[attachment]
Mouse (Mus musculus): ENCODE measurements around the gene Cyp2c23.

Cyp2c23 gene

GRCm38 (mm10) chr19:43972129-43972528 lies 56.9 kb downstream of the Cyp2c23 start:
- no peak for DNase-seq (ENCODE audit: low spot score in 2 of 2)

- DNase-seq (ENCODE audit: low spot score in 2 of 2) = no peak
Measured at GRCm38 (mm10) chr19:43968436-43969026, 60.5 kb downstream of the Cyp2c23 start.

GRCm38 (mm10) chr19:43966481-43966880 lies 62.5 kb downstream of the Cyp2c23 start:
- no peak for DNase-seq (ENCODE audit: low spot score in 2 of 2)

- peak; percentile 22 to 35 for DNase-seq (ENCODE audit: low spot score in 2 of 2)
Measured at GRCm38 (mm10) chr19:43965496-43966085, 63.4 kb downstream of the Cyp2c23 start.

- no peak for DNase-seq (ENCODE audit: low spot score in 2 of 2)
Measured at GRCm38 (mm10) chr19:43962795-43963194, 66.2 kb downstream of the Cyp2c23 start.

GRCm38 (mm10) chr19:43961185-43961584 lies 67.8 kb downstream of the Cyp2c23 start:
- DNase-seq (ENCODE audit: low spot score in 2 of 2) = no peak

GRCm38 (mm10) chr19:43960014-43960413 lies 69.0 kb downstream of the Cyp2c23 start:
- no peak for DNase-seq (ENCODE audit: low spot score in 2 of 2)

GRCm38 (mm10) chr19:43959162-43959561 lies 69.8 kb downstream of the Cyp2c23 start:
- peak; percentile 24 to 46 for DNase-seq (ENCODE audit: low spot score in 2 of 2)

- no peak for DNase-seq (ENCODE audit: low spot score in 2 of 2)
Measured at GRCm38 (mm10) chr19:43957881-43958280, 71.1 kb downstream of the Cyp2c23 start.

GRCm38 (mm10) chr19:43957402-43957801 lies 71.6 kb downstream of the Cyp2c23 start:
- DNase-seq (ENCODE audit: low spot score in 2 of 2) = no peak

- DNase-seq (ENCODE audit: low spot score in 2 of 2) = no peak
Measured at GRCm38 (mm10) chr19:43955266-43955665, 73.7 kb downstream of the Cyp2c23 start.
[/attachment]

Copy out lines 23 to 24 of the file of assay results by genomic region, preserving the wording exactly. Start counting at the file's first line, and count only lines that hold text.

- DNase-seq (ENCODE audit: low spot score in 2 of 2) = no peak
Measured at GRCm38 (mm10) chr19:43955266-43955665, 73.7 kb downstream of the Cyp2c23 start.